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We in recruitment have access to previously unseen granularity of data. But, with so many things to keep track of and optimize, how do you decide which recruiting metrics to focus on?

To help, in this article, I’ve split the recruitment metrics into what I consider “key” and “advanced”.

Key metrics are what I keep track of regularly and what I recommend non-HR professionals learn more about.

The advanced are for when you have the capacity to keep track of more (i.e. you have hired a Talent/People Operations Specialist in your Talent Acquisition team).

While all of them are important, it’s rare that you’ll have the time to actively keep track of everything.

So, rather than getting decision paralysis, start with the key metrics and then work your way towards the advanced ones.

What Are Recruiting Metrics?

Recruiting metrics are used to evaluate the effectiveness and efficiency of an organization's hiring process.

These metrics help organizations evaluate the performance of their recruitment activities, optimize procedures, and make data-driven decisions to improve hiring outcomes.

Why Are Recruiting Metrics Important?

Recruiting metrics are crucial for helping you improve the efficiency of your hiring process, create a great candidate experience, and ultimately recruit talent that will help the organization achieve its goals.

Amongst other things, I use metrics in conjunction with other data sources to lower costs, optimize candidate sourcing, and guide the training and development of my team members.

Key Recruiting metrics

key recruitment metrics graphic

Let’s dive into the key recruiting metrics you’ll be tracking while building your metrics-tracking capabilities.

Time to Fill & Time to Hire

Time to Fill (TTF) and Time to Hire (TTH) are often used interchangeably, but there are subtle differences.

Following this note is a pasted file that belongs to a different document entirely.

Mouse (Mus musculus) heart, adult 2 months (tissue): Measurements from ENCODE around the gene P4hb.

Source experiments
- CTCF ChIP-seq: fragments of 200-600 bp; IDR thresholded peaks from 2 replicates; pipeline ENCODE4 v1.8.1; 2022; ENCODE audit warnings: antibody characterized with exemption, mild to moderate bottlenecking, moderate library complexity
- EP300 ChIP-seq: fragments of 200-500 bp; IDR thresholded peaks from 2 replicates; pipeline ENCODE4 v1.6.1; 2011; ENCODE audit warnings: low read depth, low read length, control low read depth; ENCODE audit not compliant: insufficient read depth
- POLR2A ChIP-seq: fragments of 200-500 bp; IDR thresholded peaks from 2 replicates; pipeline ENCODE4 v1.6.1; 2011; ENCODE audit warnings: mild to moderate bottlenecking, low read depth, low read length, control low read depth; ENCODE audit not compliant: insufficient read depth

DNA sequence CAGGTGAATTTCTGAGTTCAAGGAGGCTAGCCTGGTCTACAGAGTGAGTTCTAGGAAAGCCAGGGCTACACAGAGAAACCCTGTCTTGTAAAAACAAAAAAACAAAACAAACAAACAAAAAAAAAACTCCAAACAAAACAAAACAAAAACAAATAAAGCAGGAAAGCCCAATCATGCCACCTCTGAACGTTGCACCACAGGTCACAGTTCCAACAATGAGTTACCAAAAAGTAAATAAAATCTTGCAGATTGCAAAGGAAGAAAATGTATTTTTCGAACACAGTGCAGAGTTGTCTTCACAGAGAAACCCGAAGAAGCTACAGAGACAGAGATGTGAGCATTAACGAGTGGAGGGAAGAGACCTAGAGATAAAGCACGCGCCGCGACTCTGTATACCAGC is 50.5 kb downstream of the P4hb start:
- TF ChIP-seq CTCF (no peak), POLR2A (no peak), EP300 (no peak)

Technically speaking, TTF is from when you opened a position to when you have a person hired and TTH is the time it took for the specific candidate you have to move from application to hire. Usually, they are measured in the number of days.

I’d say Time to Fill is a more important metric at the beginning because it shows you on a higher level how long it takes for your company to hire anyone in a given position.

As a benchmark, I’ve never been able to push the average down below 30 days and I wouldn’t recommend it either because you may be rushing your decisions. 

However, if your hiring time is consistently above 90 days, you may want to investigate why. Is it the salary you’re offering? Too small a candidate pool? It’s not the end of the world, but something to investigate further.

Different organizations also have definitions of “hired”. Some consider a person “hired” when they sign their contract/offer letter. Others consider a candidate “hired” when they actually start.

My recommendation is that, if you’re hiring in a global capacity, for ease of comparison use the time when they signed their contract rather than the start date.

This is because the start date can differ wildly from the contract date, due to notice periods in different jurisdictions. In the US it can be almost no difference, but in a country like Germany, it can be 3-6 months. This means that using the start date will not yield any comparable results as Germany will look slower to hire.

Most modern applicant tracking systems (ATS) make it easy to modify your starting and end points for each role.

Number of hires (vs. number of open positions)

You always want to make sure you know how many hires you have per month/quarter/year and how that stacks up with the headcount plan you had.

The two go hand in hand because you could have a low number of hires made e.g. 15 for the year, but if that is all the open headcount there was for the year then you have achieved 100% fill!

A “good” average per month depends on the market, your roles, your employer brand, and the team you have.